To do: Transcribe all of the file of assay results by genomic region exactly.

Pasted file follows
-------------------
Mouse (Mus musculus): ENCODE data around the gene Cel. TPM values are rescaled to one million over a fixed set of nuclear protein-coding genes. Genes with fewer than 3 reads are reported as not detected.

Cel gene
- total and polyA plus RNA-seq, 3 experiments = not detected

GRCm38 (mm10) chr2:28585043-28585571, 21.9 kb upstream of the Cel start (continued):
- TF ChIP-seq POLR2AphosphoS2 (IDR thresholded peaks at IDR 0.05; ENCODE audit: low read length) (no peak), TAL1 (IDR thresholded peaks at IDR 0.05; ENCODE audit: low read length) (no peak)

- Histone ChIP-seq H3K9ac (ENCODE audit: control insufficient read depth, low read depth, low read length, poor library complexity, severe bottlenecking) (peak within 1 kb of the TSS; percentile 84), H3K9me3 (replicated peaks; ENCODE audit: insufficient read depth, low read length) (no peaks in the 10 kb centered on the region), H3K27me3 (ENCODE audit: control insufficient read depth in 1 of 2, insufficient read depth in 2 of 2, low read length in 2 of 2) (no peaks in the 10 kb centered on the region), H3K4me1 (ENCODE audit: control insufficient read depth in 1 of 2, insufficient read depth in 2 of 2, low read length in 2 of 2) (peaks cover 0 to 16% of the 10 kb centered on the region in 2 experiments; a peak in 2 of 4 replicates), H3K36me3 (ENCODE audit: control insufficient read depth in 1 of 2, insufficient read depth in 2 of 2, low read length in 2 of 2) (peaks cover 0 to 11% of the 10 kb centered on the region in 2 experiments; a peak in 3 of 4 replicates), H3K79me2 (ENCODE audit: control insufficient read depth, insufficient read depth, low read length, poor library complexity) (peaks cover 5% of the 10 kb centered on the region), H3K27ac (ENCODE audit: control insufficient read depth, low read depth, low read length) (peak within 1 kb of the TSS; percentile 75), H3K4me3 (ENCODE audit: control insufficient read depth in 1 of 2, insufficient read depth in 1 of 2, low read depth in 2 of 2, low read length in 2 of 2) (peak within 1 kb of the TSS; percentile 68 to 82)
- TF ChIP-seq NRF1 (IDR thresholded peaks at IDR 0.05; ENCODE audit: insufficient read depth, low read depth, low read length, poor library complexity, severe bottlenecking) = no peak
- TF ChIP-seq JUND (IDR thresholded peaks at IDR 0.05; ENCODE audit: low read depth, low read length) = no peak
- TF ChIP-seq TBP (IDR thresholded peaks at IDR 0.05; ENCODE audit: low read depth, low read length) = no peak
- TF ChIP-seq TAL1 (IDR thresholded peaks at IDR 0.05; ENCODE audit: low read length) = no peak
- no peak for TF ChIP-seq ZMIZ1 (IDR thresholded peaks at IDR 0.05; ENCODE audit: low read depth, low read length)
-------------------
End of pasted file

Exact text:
Mouse (Mus musculus): ENCODE data around the gene Cel. TPM values are rescaled to one million over a fixed set of nuclear protein-coding genes. Genes with fewer than 3 reads are reported as not detected.

Cel gene
- total and polyA plus RNA-seq, 3 experiments = not detected

GRCm38 (mm10) chr2:28585043-28585571, 21.9 kb upstream of the Cel start (continued):
- TF ChIP-seq POLR2AphosphoS2 (IDR thresholded peaks at IDR 0.05; ENCODE audit: low read length) (no peak), TAL1 (IDR thresholded peaks at IDR 0.05; ENCODE audit: low read length) (no peak)

- Histone ChIP-seq H3K9ac (ENCODE audit: control insufficient read depth, low read depth, low read length, poor library complexity, severe bottlenecking) (peak within 1 kb of the TSS; percentile 84), H3K9me3 (replicated peaks; ENCODE audit: insufficient read depth, low read length) (no peaks in the 10 kb centered on the region), H3K27me3 (ENCODE audit: control insufficient read depth in 1 of 2, insufficient read depth in 2 of 2, low read length in 2 of 2) (no peaks in the 10 kb centered on the region), H3K4me1 (ENCODE audit: control insufficient read depth in 1 of 2, insufficient read depth in 2 of 2, low read length in 2 of 2) (peaks cover 0 to 16% of the 10 kb centered on the region in 2 experiments; a peak in 2 of 4 replicates), H3K36me3 (ENCODE audit: control insufficient read depth in 1 of 2, insufficient read depth in 2 of 2, low read length in 2 of 2) (peaks cover 0 to 11% of the 10 kb centered on the region in 2 experiments; a peak in 3 of 4 replicates), H3K79me2 (ENCODE audit: control insufficient read depth, insufficient read depth, low read length, poor library complexity) (peaks cover 5% of the 10 kb centered on the region), H3K27ac (ENCODE audit: control insufficient read depth, low read depth, low read length) (peak within 1 kb of the TSS; percentile 75), H3K4me3 (ENCODE audit: control insufficient read depth in 1 of 2, insufficient read depth in 1 of 2, low read depth in 2 of 2, low read length in 2 of 2) (peak within 1 kb of the TSS; percentile 68 to 82)
- TF ChIP-seq NRF1 (IDR thresholded peaks at IDR 0.05; ENCODE audit: insufficient read depth, low read depth, low read length, poor library complexity, severe bottlenecking) = no peak
- TF ChIP-seq JUND (IDR thresholded peaks at IDR 0.05; ENCODE audit: low read depth, low read length) = no peak
- TF ChIP-seq TBP (IDR thresholded peaks at IDR 0.05; ENCODE audit: low read depth, low read length) = no peak
- TF ChIP-seq TAL1 (IDR thresholded peaks at IDR 0.05; ENCODE audit: low read length) = no peak
- no peak for TF ChIP-seq ZMIZ1 (IDR thresholded peaks at IDR 0.05; ENCODE audit: low read depth, low read length)